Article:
Which people in the organization can be expected to have the biggest impact on how ’17 turns out?

BRADENTON (93-7 THE FAN) – As the equipment room at Pirate City gets set up for a roster of 60+ to roll in to town this week, with pitchers and catchers expected to report on Monday and the first, full-team workout scheduled for February 17th, it seems as good a time as any to start an analysis of which of these guys will be most important to the Buccos’ success – or lack thereof – in 2017.

Coming off of a disappointing down year following three consecutive Wild Card appearances, it’s safe to bet that late acquisitions such as righty reliever Pat Light and utility infielder Phil Gosselin aren’t the kind of splashes fans wanted to see General Manager Neal Huntington make this offseason. After squashing any hopes of a last-minute deal with the Chicago White Sox for Jose Quintana during his appearance with The Fan Morning Show on Friday, it’s also safe to bet that this is more-or-less the Pirates’ team you’ll be rooting for when they open the season at Fenway Park in seven weeks.

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All that said, which people in the organization can be expected to have the biggest impact on how ’17 turns out? Not just players, but members of the coaching staff and management, are included in this ranking of the Top 10 Most Important Pirates in 2017.

10) Gregory Polanco, Left Fielder

Above and beyond a position change that will require he cover almost twice as much ground as he did in his first 2 ½ seasons in the Majors, it has to be assumed that Polanco will also be counted on to hold down the high-impact, middle-of-the-order role he was able to grow in to in 2016. With his OPS jumping nearly 90 points in his sophomore season (.702 in 2015 to .789 in 2016), and his power numbers more than doubling (9 HRs in ’15 to 22 HRs in ’16, in 68 fewer plate appearances), Polanco has the ability to become an Edwin Encarnacion-level slugger if he continues his meteoric offensive growth. His biggest challenges will be cutting down on the swings and misses while not losing the ability to yank balls out over the Clemente Wall, and continuing to mature offensively while learning a new defensive role.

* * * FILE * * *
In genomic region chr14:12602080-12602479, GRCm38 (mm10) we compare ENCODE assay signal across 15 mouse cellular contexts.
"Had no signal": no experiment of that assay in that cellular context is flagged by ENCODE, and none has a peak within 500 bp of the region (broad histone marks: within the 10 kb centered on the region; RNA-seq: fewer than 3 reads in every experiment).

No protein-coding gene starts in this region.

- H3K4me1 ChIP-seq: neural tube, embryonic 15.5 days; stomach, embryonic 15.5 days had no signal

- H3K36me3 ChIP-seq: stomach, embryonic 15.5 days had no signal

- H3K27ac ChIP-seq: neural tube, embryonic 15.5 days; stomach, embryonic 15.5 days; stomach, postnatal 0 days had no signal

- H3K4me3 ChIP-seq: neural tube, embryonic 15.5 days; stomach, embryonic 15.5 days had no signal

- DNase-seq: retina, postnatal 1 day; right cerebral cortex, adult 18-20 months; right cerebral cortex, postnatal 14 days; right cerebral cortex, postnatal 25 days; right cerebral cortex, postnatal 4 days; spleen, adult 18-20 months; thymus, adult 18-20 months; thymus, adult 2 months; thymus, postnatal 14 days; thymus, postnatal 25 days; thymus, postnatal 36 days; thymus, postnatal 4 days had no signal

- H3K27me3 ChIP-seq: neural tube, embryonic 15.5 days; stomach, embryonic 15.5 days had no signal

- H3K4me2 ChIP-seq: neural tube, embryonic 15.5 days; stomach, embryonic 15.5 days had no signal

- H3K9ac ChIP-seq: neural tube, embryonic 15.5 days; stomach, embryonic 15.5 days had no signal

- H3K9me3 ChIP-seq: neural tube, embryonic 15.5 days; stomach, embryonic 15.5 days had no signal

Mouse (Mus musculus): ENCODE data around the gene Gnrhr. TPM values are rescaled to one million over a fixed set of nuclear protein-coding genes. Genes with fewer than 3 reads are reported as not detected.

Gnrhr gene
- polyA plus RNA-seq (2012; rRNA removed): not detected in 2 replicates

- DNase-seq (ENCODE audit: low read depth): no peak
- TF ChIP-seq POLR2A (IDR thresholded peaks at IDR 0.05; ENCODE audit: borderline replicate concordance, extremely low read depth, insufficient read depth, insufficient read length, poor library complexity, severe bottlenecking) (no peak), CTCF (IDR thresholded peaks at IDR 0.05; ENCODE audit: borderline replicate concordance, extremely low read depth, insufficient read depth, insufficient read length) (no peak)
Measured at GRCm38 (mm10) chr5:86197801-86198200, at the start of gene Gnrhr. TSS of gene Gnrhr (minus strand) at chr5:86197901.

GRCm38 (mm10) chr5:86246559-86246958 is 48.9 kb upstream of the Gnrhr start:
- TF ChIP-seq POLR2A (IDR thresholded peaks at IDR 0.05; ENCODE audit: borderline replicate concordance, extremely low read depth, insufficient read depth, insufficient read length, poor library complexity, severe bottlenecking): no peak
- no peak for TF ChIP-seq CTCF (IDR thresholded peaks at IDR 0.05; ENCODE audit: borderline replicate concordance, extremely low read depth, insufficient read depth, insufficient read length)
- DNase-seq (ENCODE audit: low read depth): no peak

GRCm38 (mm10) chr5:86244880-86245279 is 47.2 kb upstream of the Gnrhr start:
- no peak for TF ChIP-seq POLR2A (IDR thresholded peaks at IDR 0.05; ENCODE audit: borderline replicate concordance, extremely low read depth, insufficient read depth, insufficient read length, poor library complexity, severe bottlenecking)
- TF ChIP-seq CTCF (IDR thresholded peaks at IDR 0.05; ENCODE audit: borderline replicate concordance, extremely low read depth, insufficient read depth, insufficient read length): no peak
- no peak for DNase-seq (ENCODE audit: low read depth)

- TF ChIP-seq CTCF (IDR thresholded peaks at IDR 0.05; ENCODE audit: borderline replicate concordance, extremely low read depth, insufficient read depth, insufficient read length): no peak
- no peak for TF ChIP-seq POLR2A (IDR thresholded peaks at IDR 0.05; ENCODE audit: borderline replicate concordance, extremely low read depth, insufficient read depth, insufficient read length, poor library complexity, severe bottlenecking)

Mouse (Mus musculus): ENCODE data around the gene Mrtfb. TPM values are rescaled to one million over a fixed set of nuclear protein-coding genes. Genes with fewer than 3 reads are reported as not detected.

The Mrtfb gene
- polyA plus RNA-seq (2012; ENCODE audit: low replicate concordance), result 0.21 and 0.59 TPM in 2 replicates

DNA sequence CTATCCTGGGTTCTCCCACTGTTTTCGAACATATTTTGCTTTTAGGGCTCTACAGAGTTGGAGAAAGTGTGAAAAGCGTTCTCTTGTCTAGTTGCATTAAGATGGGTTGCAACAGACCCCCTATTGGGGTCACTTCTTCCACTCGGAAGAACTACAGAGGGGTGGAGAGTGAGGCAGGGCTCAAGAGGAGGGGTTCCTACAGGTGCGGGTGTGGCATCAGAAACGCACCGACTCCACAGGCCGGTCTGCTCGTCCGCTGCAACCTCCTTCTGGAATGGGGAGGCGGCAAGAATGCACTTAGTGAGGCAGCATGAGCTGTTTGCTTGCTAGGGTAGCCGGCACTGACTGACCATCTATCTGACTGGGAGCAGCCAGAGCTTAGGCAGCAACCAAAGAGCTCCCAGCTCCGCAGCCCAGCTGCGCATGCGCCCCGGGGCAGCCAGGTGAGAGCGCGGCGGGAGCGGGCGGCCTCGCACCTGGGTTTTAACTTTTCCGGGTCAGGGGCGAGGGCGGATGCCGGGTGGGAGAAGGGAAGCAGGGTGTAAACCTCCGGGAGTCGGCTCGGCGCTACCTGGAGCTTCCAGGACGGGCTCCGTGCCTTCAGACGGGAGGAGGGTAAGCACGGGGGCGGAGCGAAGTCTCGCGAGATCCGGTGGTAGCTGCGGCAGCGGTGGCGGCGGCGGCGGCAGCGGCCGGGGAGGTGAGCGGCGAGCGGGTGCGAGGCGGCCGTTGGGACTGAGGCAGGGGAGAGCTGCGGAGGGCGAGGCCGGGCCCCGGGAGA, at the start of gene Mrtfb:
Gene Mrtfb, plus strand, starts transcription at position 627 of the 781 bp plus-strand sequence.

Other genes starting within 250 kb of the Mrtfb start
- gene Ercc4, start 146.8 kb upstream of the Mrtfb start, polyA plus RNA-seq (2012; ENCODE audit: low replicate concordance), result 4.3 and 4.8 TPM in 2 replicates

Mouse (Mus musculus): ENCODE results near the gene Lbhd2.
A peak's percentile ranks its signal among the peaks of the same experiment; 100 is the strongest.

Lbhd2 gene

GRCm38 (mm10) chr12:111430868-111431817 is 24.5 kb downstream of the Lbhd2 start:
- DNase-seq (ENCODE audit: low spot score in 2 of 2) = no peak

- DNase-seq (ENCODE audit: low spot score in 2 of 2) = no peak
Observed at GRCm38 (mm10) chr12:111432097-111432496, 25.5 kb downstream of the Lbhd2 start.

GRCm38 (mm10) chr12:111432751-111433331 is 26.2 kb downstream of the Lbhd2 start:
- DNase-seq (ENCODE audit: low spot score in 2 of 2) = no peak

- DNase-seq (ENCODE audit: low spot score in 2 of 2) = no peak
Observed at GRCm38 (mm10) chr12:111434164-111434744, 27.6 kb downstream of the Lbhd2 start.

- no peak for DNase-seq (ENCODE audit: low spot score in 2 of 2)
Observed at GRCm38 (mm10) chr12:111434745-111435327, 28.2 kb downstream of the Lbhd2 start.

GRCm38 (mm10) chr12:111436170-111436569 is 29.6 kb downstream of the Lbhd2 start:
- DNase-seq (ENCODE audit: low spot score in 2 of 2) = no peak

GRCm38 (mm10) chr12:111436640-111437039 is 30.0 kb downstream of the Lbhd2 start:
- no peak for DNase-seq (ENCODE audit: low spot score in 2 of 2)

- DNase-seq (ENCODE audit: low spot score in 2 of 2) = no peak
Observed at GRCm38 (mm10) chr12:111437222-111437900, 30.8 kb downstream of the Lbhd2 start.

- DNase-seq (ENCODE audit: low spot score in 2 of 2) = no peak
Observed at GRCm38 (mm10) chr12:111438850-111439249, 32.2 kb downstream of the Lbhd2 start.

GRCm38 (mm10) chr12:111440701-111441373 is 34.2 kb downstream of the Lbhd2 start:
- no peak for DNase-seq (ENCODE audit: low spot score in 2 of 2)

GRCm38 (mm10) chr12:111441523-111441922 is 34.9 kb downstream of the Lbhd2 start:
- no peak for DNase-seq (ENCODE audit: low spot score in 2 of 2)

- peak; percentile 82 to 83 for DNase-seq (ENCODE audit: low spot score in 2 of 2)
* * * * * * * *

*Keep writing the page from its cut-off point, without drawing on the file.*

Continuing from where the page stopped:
9) Neal Huntington, General Manager

“What?!?” you’re thinking. “The GM is only the 9th most important person in the organization this season?!? You’re NUTS!”

While my level of sanity is debatable, what’s not is what we outlined above in the opening: Short of a surprise fleecing of the White Sox to get Jose Quintana in black & gold before April 3rd, this is the roster the Bucs will ride-or-die with through the first couple of months of the season. Huntington has decided to trust the core position players on his team – for the most part unchanged from the team that qualified for the 2015 Wild Card Game – to regain prime form and/or improve. The bullpen, while not having the dominant closer it had a year ago, has depth with Daniel Hudson and Felipe Rivero ready to jump on the closer’s role should Tony Watson stumble, and the rotation is solid 1 through 3, with no fewer than six arms – led by Chad Kuhl and Tyler Glasnow – battling for the last two spots.

Are they as good as the Cubs on paper?


But who the heck is, honestly?

It will be Huntington’s job to evaluate his starting pitching over the first 4-6 weeks and decide if what he has in-house can compete not just throughout the summer, but come autumn as well. That’s when the real push needs to be made – in June and/or July – to add another impact starter before the trade deadline. And that’s when Huntington’s shrewd ability to admit mistakes and learn from them will either lead him away from two consecutive springs of starting with 60% of a Major League rotation to make a big move, or will lead him to continue believing that the core he’s chosen to trust as the spring of 2017 starts to bloom can outweigh any rotation deficiencies to get the Pirates back to the Postseason.

After all, he’s only got one year left on his contract after this season, and having “4 Postseason appearances in 5 years” at the top of his resume may garner him some serious attention from those big market clubs with fat wallets.

8) Josh Bell, First Baseman

Clint Hurdle didn’t explicitly say it on Thursday when he joined Starkey & Mueller on 93.7 The Fan, but for any one reading between the very faint lines, the skipper expects Bell to be his everyday first baseman in 2017.

Once done rehabbing from a minor knee procedure in February, it’s expected he’ll take over at first as he continues to learn the position on-the-job at the Major League level. For a team making a concerted effort to improve their defensive metrics back to 2015 levels, that may be a difficult decision to make. However, it’s the only option for a ball club that simply has to have Bell’s bat in the lineup if they’re going to keep pace early on with the high-octane World Series Champs at the top of the N.L. Central.